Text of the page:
Thursday, May 21, 2020
I wrote – Rana Osama:
While there is still an ongoing debate among researchers and scientists about the potential benefits and harms of muzzles, especially fabrics, and how effective they are in reducing the incidence of emerging coronavirus infection, a British expert said that wearing cloth face covers has become more a policy matter than science.
Many countries have obligated their citizens to wear masks, especially in crowded places where spatial hardness is difficult to achieve, while the disastrous emerging Corona Virus pandemic continues to claim tens of thousands of lives around the world.
In Britain, the government urged citizens to wear masks in crowded places, as well as recommended by the American Centers for Disease Control and Prevention (CDC), while that protocol became mandatory in other countries such as the Czech Republic.
In this regard, the British newspaper “The Guardian” pointed to a new study conducted by researchers at the University of Edinburgh, Scotland, on the effect of different types of muzzles on the airflow of wearers when breathing or coughing, including standard surgical masks, FFP2 respirators, and cloth masks.
The researchers found, according to The Guardian, that all types of non-valve face caps, including fabric masks, reduce the distance in which the air is expelled in a forward direction by more than 90 percent.
The valve helps prevent the condensation of moisture that accompanies the exhalation on the inside of the muzzle, which makes it moist and therefore ineffective.
They noted that “surgical gags, hand-made, and face shields, result in a large leak (in the exhalation of air) that can disperse fluid molecules loaded with viruses for several meters”, and that these particles tend to go down or backward.
In turn, Dr. Simon Colstoy, Senior Lecturer in Evidence-Based Healthcare and University Ethics Adviser at Portsmouth University, said that when it comes to science, “there is not much to argue about.”
He added that the new study supports previous evidence that cloth masks were not as effective as FFP1 or FFP2 masks, which are equivalent to “N95” masks when it comes to preventing virus transmission, but can direct breathing in different ways.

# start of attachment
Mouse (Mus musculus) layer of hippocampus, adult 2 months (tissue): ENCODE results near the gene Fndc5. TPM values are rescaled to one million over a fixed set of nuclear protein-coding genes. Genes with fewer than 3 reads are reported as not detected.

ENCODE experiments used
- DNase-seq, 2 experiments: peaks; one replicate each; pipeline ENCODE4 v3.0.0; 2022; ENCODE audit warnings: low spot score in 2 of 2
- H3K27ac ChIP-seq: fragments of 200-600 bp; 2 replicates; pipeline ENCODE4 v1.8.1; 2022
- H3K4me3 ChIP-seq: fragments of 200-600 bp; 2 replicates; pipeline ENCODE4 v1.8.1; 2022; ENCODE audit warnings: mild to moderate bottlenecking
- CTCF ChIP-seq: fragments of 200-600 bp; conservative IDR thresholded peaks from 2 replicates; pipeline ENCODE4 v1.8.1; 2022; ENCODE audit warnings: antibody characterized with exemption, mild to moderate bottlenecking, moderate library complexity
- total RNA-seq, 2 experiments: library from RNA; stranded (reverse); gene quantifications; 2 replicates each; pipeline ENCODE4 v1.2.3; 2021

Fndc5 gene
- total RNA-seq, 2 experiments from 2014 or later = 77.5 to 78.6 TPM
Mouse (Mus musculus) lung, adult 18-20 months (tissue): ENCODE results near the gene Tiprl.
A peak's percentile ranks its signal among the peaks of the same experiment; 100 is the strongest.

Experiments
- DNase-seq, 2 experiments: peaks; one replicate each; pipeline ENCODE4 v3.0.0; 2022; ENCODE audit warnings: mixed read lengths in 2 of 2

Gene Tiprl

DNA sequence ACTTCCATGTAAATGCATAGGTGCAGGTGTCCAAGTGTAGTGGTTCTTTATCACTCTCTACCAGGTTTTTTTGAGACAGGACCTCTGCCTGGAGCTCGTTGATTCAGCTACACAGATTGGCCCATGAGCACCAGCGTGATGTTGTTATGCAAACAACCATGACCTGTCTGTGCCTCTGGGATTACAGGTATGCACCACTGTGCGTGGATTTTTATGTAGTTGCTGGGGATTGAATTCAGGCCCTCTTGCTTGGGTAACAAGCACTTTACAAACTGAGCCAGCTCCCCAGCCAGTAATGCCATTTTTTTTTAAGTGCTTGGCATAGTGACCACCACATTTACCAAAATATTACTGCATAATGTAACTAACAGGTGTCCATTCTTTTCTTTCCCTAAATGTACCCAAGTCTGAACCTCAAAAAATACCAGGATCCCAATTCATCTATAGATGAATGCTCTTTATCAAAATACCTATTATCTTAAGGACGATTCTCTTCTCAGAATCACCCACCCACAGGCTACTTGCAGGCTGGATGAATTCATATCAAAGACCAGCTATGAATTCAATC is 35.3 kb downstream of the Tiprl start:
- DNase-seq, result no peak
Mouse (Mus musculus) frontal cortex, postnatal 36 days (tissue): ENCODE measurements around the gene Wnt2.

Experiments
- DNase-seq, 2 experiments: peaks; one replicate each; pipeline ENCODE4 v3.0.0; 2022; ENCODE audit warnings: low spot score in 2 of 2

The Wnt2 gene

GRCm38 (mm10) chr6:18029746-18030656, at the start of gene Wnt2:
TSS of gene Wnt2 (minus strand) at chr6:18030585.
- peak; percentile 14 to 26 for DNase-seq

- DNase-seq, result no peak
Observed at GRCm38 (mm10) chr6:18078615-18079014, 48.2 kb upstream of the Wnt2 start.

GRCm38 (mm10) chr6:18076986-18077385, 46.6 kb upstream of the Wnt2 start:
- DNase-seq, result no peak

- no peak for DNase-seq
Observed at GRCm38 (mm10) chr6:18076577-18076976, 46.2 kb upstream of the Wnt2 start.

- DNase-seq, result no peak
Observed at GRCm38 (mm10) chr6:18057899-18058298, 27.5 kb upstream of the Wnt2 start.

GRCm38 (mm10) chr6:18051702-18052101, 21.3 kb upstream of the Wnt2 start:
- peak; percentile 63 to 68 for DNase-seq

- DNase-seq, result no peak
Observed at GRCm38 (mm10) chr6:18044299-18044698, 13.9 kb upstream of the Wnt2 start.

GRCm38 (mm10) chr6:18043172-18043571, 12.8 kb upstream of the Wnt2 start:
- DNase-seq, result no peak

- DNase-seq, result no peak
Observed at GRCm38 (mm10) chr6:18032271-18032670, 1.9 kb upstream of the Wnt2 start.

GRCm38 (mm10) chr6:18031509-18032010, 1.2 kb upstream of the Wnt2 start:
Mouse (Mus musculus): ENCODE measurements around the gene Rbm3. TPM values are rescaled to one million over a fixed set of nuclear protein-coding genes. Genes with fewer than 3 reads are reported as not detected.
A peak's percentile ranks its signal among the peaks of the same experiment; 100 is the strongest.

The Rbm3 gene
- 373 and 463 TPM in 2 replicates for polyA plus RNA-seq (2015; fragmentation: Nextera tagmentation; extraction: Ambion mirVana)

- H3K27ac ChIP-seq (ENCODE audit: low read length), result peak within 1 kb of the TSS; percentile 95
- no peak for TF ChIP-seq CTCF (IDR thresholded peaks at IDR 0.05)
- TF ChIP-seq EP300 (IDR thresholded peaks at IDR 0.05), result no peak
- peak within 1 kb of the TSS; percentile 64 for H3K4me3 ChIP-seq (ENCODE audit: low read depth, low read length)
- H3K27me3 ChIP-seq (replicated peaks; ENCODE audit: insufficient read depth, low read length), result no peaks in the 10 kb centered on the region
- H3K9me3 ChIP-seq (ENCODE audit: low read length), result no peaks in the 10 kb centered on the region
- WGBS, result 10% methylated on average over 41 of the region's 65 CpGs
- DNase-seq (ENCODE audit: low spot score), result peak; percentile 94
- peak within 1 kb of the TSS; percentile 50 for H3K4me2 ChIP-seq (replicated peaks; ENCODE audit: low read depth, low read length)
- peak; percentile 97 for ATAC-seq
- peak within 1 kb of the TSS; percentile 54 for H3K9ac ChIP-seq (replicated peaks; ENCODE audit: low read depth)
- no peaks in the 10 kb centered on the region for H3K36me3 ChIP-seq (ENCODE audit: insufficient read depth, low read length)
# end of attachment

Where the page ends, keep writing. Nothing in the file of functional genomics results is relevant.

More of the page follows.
Colstoy explained that there was “limited evidence” about the effectiveness of the cloth masks, or whether they had a significant impact, referring to the discussion about it that was political rather than scientific.
Trish Greenhall, a professor of primary health care science at Oxford University who defended the cloth masks, warned, however, that the Scottish study was conducted in a laboratory, which means that the implications of the hypothesis upon which it is based are still not clear.
However, she said, the findings indicate that those who wear surgical or homemade masks to protect others and protect themselves from “Covid 19” infection should ensure that they are worn properly anyway.
While other experts pointed out that the study did not consider the viral transmission, and that the face caps were tested on only one person, but the results showed that the air flow was not simple, according to the newspaper.
Regarding homemade silks, Colstoy said: “I don’t think wearing them hurts or benefits – so I’m going to get people to walk with the wave of wearing masks. If there’s evidence that they’re making a big difference, we’ll not argue about them.”
The World Health Organization has said that information available about fabric masks is not sufficient to determine their effectiveness.
She indicated that it is necessary to clean it well before re-use it, with regular cleaning materials at a normal temperature, to be removed immediately. Caring for a sick person with “Covid 19”, with the need to wash hands immediately after removing them.
Non-medical masks or fabric masks may increase a person’s likelihood of infection with Covid-19 if the dirt of the hands causes the muzzle to be contaminated, or repeatedly touched or removed from the mouth and nose by lifting it on other parts of the face or head and then back again over the mouth and nose
She explained that the masks in general may lead to shortness of breath depending on the type used, or damage to facial skin, or difficulty in communicating clearly, and wearing them may be uncomfortable, or it may create a false sense of safety without achieving the desired results, which leads to inaction in the exercise of preventive measures such as Spatial separation and cleanliness of hands, according to WHO guidelines on its official website.